Solar trade case petitioner SolarWorld Americas is the first company to announce that it will expand solar equipment manufacturing in the U.S. following a key trade case vote on Friday.

The Hillsboro, Ore.-based manufacturer issued a news release Monday stating that it would immediately begin ramping up production and hiring up to 200 workers by May 2018 "with the prospect of meaningful import relief close at hand."

The announcement comes after the U.S. International Trade Commission (ITC) voted 4-0 that foreign imports of crystalline-silicon cells and modules have caused "serious injury" to the domestic solar panel industry. The vote moves the Section 201 case brought by SolarWorld Americas and co-petitioner Suniva to a remedy phase. The ITC will hold a hearing on possible trade remedies on October 3 in Washington, D.C.

"Our struggle has always been about keeping alive the pioneering U.S. solar-technology industry as well as its workforce, from Ph.D. scientists to line workers,” said Juergen Stein, CEO and president of SolarWorld Americas, in a statement. “With relief from surging imports in sight, we believe we can rev up our manufacturing engine and increase our economic impact.”

Of all companies, the announcement from SolarWorld Americas is likely the least surprising to industry watchers. While some foreign solar panel makers have been weighing plans to enter the U.S. market, the financial risks associated with building a large-scale production facility are significant. There are valid reasons for companies to stand up manufacturing facilities in the U.S., but doing so purely in response to Section 201 remedies would be tricky if not impossible for timing reasons, as GTM Research analysts Shayle Kann and MJ Shiao have pointed out

SolarWorld Americas already has a U.S. manufacturing plant in operation, although the company's workforce has dwindled from about 800 to 300 employees in recent months due to its financial struggles. In May, SolarWorld's parent company, SolarWorld AG, filed for insolvency in Germany. The U.S. arm has long argued that foreign imports, rather than bad business practices, are the source of the company's problems. 

SolarWorld previously brought two anti-dumping trade petitions to the ITC and prevailed in both cases, and in at least two appeals. In October 2014, SolarWorld Americas announced an expansion of its Oregon solar module factory after the U.S. imposed tariffs on solar products from China and Taiwan. At the time, the expansion brought the company's total number of full-time employees to 900.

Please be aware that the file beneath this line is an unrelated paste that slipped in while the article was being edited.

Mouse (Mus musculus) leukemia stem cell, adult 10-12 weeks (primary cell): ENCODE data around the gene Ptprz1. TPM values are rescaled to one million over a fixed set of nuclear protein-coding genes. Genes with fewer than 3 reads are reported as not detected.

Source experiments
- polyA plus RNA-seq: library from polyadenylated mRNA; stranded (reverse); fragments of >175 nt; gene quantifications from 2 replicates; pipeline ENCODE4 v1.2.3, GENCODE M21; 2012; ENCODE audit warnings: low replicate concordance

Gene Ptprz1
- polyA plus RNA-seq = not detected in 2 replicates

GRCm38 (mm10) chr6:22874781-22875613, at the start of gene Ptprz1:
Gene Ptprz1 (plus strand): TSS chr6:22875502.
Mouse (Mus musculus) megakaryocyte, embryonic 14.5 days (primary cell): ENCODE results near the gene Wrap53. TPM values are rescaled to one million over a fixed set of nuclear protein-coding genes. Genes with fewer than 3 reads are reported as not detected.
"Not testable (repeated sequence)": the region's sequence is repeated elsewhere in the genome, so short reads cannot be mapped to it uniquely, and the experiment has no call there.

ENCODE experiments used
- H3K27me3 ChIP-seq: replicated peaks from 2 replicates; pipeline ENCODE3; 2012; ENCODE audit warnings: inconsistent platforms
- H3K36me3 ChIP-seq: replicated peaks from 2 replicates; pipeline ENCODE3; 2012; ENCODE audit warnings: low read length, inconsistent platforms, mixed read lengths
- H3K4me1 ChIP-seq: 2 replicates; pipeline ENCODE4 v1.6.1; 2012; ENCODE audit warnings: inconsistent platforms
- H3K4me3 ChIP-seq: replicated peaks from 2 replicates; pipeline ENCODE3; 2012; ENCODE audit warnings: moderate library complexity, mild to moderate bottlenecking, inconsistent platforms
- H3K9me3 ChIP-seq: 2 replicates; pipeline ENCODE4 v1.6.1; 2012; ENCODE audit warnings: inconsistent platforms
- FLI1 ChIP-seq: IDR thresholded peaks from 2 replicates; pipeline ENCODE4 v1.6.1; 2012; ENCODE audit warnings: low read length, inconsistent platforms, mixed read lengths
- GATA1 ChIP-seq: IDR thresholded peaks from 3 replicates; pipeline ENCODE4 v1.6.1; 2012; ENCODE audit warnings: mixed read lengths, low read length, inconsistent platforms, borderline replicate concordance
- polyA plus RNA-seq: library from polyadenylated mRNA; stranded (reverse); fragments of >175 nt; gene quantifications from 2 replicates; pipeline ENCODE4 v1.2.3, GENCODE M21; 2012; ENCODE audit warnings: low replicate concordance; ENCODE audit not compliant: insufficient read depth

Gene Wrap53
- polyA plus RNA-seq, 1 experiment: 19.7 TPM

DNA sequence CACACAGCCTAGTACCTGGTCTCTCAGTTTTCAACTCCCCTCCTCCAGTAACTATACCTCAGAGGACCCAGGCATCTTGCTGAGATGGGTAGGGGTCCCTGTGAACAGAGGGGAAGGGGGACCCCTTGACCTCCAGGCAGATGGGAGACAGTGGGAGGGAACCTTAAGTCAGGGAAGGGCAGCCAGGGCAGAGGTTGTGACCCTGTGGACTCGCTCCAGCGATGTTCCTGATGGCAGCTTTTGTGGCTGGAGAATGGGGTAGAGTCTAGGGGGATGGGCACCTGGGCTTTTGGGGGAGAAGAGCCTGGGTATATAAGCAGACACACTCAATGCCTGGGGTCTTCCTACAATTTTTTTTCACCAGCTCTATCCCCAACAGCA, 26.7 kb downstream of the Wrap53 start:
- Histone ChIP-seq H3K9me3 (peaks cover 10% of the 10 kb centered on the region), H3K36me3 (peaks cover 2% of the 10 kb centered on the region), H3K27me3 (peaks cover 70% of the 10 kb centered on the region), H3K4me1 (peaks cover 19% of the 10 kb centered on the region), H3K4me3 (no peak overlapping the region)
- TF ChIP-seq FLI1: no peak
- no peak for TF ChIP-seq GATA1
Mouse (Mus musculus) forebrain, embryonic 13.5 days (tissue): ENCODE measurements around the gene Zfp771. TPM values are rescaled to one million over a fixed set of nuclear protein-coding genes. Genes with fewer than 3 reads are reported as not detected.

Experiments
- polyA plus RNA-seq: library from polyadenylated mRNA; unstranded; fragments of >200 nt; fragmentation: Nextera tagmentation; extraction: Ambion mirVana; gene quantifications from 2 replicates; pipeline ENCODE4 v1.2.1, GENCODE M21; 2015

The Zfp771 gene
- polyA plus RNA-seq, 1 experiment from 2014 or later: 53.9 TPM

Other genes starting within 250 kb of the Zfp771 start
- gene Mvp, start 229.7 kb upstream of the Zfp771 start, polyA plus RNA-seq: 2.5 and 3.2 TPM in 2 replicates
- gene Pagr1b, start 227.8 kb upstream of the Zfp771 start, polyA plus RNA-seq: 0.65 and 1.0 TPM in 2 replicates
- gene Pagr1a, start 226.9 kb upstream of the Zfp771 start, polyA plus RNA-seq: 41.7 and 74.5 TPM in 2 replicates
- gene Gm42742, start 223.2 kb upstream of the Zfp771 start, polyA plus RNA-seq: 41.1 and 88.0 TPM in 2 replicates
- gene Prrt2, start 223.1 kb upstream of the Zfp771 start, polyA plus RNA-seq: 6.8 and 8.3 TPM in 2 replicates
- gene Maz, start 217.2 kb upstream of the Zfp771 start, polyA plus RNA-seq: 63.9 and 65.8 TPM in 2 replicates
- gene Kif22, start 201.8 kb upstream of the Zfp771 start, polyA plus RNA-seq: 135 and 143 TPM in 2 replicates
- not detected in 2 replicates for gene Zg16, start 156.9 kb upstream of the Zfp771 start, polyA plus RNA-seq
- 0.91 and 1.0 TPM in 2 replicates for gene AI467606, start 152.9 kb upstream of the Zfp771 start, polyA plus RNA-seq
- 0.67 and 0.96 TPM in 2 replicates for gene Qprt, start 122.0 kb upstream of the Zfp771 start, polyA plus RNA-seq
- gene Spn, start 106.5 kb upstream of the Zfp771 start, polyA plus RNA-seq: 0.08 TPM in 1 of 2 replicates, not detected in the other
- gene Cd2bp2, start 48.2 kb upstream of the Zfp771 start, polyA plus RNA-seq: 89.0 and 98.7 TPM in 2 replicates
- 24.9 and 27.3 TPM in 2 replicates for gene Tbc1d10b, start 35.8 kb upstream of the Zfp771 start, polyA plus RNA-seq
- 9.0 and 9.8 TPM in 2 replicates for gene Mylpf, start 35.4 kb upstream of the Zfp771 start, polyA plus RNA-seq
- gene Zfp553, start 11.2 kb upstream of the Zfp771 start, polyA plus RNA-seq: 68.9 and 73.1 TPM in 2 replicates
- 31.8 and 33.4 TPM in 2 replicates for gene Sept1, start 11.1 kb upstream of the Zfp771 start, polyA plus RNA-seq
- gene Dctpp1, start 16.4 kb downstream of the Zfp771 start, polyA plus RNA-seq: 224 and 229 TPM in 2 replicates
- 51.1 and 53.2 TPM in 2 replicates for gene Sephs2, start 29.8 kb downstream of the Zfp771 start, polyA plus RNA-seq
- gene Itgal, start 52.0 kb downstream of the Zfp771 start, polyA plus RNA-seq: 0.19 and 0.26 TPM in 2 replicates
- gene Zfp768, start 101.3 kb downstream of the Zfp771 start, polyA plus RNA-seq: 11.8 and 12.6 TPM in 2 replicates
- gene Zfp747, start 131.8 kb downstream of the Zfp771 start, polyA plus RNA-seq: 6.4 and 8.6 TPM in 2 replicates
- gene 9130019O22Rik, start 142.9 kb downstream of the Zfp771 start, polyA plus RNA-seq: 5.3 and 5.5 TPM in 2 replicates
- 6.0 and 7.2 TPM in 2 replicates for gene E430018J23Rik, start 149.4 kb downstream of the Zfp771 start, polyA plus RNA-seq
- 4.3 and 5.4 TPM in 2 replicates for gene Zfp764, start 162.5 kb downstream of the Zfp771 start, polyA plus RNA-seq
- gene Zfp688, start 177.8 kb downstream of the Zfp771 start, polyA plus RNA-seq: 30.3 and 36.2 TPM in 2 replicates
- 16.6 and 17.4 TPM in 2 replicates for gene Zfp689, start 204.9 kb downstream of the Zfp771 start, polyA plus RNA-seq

History suggests that the anti-dumping and countervailing duties were not effective at shoring up U.S. solar manufacturing, however, in light of the new Section 201 petition. Separately, research on previous Section 201 trade cases indicates that the benefits to the domestic industry in safeguard cases are short-lived. It's unclear if additional trade remedies under the current solar trade case will reboot U.S. solar cell and module manufacturing over the long term. 

Meanwhile, the Solar Energy Industries Association estimates new trade remedies would put 88,000 American jobs in solar installation, sales and construction at risk. 

With today's announcement, SolarWorld expects to employ a total of 500 American workers, some of them returning employees, by the end of the ramping period. In July, the company raised $6 million to fight the Section 201 trade case and shore up the business. 

The cash infusion will reassure both customers and suppliers "that we will remain a reliable force not only in supplying leading solar technology but also in continuing to fight for fair trade in the U.S. market and improving market conditions there," Stein said at the time. 

According to ITC figures, nearly 30 U.S. solar-panel producers ceased manufacturing operations from 2012 to 2016, the period of investigation in the Section 201 case. During this period, global imports to the U.S. increased nearly fivefold -- with China playing the leading role.

“Friday’s determination made clear that the U.S. industry’s problems have not been self-inflicted, but rather are the result of surging imports,” Stein said. “As such, we at SolarWorld are prepared to scale up our world-class manufacturing operations to produce leading solar products made by more American workers.”

While some of SolarWorld's partners will be heartened to hear that it's scaling up again, others in the industry will continue to have a tainted view of the company. Some solar installers and financial players have committed to avoiding use of the SolarWorld products because of the havoc and uncertainty the Section 201 case has wrought on the industry. But now that some kind of import relief seems likely, SolarWorld opponents may begin shift their position in order to procure tariff-free products.

The ITC's remedy phase gets underway with a prehearing conference scheduled for September 28, followed by the full hearing on October 3. The ITC will weigh stakeholder input and issue recommendations to the president by November 13. President Trump then will have 60 days to adopt that recommendation or suggest another remedy. The severity of possible trade remedies varies widely.